Despite brighter economy, Minnesota’s homeless numbers still rise


Even as the state’s jobs numbers get sunnier and the Dow hits an all-time high, the numbers of Minnesota’s homeless are rising as well — though not as fast as a few years ago.

Community Sketchbook focuses on the economic and social challenges facing communities, especially low-income communities and communities of color, and how people are trying to address them.

It is made possible by support from the John S. and James L. Knight Foundation, The Minneapolis Foundation, and some Minneapolis Foundation donor advisors.

Community Sketchbook articles may be republished or distributed, in print or online, with credit to MinnPost and the foundations.

Increases are slowing, down to the single digits.

Homelessness in Minnesota is up about 6 percent since 2009, according to preliminary findings released this afternoon, March, 6 by Wilder Research in the triennial statewide count of adults, youth and children living in shelters, transitional housing and using hot meal programs and drop-in service locations.

That figures out to 10,214 adults, youth and children who were tallied as homeless in the count conducted Oct. 25, 2012, though that number could rise. Interestingly, nearly half (46 percent) of them were age 21 and younger.

Count of Minnesota homeless people

Homelessness in Minnesota is up about 6 percent since 2009. (Source: Wilder Research)

Three years ago, in 2009, the numbers had increased 25 percent over 2006 count.

The numbers are vital to lawmakers and social service planners as they consider funding requests and the success of existing homelessness prevention programs.

Not coincidentally, members of the Homes for All, a coalition of housing advocates, service providers and developers, will detail Thursday, March 7, at the state Capitol its 2013 legislative campaign and ask for $50 million in funding to “stabilize families, prevent homelessness and create workforce housing.’’

‘Market failure’

The slower increase provided no solace to Brian Rusche, who heads up the Joint Religious Legislative Coalition. I caught him on his way to a minimum wage bill hearing at the Capitol.

The homeless numbers, he says, are “clear evidence of market failure, both on the wage side and the housing side, the huge mismatch between people’s income and their ability to secure housing. I don’t like the idea of shelters at all. They’re no more than a temporary fix.

“We’ve got to get upstream,’’ he says, with the state doing a lot more to help by increasing the minimum wage, providing better childcare funding, job training and job opportunities.

“There is a leveling off, to some extent,’’ says Michelle Gerrard (right), co-director of the statewide homeless study. “Some of the efforts being put into getting permanent housing for homeless people are working,’’ she says, including the so-called Heading Home rapid re-housing plans, “but we are still seeing a lot of need.That’s due to the economic forces.’’

Those brighter economic outlooks, she says, have yet to “trickle down to this vulnerable population.” Researchers postulate the economy – with accompanying job losses — can explain the increased numbers of two-parent homeless families with children, but they are only beginning to analyze data that will reveal barriers like mental or physical health issues or job loss.

‘A lot of barriers’

“These people face a lot of barriers. There really is the need to support them, to provide a safety net so they don’t lose their housing,’’ Gerrard says.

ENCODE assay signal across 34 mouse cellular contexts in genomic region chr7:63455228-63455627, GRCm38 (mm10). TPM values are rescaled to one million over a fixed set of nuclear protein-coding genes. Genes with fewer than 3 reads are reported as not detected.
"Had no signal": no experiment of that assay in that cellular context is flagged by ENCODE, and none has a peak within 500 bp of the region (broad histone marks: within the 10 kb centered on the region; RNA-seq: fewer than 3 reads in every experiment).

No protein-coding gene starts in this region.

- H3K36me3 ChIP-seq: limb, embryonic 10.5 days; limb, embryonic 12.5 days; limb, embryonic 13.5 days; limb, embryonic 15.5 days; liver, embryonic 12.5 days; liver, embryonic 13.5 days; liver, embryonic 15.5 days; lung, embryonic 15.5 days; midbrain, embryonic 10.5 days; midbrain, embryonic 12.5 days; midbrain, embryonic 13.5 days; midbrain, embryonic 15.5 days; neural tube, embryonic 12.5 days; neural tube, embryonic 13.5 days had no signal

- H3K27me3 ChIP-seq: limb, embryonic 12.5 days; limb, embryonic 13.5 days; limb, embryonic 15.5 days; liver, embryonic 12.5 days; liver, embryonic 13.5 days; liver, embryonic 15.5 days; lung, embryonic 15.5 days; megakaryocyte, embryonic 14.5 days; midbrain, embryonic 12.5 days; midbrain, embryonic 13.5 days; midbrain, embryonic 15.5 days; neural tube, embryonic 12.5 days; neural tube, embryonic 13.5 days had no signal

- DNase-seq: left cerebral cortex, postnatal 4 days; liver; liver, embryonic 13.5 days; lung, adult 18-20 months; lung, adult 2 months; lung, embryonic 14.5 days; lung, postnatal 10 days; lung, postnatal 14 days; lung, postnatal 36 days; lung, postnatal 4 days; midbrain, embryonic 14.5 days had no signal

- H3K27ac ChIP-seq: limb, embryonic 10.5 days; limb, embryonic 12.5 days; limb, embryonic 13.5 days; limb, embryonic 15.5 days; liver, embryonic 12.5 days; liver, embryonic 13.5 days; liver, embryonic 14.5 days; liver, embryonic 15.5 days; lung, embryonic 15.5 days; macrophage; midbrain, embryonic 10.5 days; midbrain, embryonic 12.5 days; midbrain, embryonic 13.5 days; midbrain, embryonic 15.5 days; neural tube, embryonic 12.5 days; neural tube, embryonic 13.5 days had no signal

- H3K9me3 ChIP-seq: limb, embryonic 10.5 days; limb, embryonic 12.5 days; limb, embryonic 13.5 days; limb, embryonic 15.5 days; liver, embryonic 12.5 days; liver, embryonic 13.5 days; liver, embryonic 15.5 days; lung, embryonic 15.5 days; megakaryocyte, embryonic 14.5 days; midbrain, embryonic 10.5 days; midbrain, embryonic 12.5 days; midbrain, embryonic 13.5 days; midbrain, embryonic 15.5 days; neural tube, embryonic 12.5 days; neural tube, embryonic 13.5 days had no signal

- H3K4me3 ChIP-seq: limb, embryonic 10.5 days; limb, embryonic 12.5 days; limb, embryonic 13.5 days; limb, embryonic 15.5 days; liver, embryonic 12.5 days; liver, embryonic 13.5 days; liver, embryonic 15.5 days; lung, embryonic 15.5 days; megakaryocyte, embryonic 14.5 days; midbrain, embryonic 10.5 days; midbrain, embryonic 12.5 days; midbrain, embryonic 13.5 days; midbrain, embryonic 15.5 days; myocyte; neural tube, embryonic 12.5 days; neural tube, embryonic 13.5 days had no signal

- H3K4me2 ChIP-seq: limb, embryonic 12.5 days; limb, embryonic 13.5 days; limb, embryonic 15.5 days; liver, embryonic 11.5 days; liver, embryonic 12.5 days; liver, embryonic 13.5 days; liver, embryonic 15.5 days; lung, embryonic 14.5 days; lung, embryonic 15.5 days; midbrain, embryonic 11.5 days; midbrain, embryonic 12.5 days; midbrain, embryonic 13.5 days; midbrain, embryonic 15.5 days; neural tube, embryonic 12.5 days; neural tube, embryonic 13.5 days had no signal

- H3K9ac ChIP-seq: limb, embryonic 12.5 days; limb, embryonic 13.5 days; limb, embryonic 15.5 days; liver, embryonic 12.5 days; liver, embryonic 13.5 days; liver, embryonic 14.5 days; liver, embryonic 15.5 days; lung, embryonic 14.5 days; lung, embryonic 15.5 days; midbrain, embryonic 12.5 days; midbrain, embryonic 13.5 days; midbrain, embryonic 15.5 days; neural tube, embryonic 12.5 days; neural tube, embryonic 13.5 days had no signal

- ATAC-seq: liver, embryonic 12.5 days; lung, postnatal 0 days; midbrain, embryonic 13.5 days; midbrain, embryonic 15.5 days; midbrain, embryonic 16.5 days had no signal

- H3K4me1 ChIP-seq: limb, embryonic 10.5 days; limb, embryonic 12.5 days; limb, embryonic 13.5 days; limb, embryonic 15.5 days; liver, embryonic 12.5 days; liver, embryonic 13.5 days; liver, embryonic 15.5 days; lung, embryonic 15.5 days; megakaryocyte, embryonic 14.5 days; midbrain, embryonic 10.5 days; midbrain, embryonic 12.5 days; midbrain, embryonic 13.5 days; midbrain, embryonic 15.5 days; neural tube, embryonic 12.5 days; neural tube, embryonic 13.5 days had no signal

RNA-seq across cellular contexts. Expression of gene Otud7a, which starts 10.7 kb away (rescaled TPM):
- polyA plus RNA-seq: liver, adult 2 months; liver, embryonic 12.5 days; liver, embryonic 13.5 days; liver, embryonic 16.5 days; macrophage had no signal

The previous statewide homeless count, done in October 2009, figured out at 9,654, which was a 25 percent increase over the 2006 count. Then, in the following May after factoring in counts by the U.S. Department of Housing and Urban Development and a number of independent studies, Wilder adjusted that number to calculate the estimated overall number of homeless in Minnesota at 13,100 on any given night. The 2012 estimate will likely be out this May.

This initial count under-represents the total homeless population, Wilder officials say, because it does not factor in persons “outside the shelter system” – particularly youth — who officials know are without permanent places to stay but cannot be found on the day of the count. That would include couch-hoppers, those staying with friends or family in stop-gap situations.

Other findings ferreted out of count data by Wilder researchers include the following nuggets from their release (additional details here):

  • “Emergency shelter use was up throughout the state, but we saw the largest increase in the Twin Cities metro, including the addition of a church basement site less than 30 days before the study,’’ explains study co-director Greg Owen.
  • Young people make up 30 percent of the state’s overall population but ages 21 and younger comprise 46 percent of the homeless population.
  • Four percent more families counted themselves as homeless, with the number of two-parent families increasing 22 percent.
  • Persons age 55 and older made up the largest increase at 48 percent, numbering 777 people, or 8 percent of the homeless population but are still seen in the state’s overall population at “the least risk of homelessness,’’ according to Wilder statisticians.
  • Greater Minnesota saw a rise in the homeless families not using shelter while shelter use increased in the Twin Cities area.

The Minnesota Coalition for the Homeless, a member of the Homes for All group, released a brief comment: “The Wilder data shows that no population is immune from homelessness. It’s especially alarming to see that children and youth are most likely to be homeless in our state. This is a critical time to invest in housing.”

This is the first in a series of reports on the numbers with data on background and characteristics of homeless people being released in mid-April.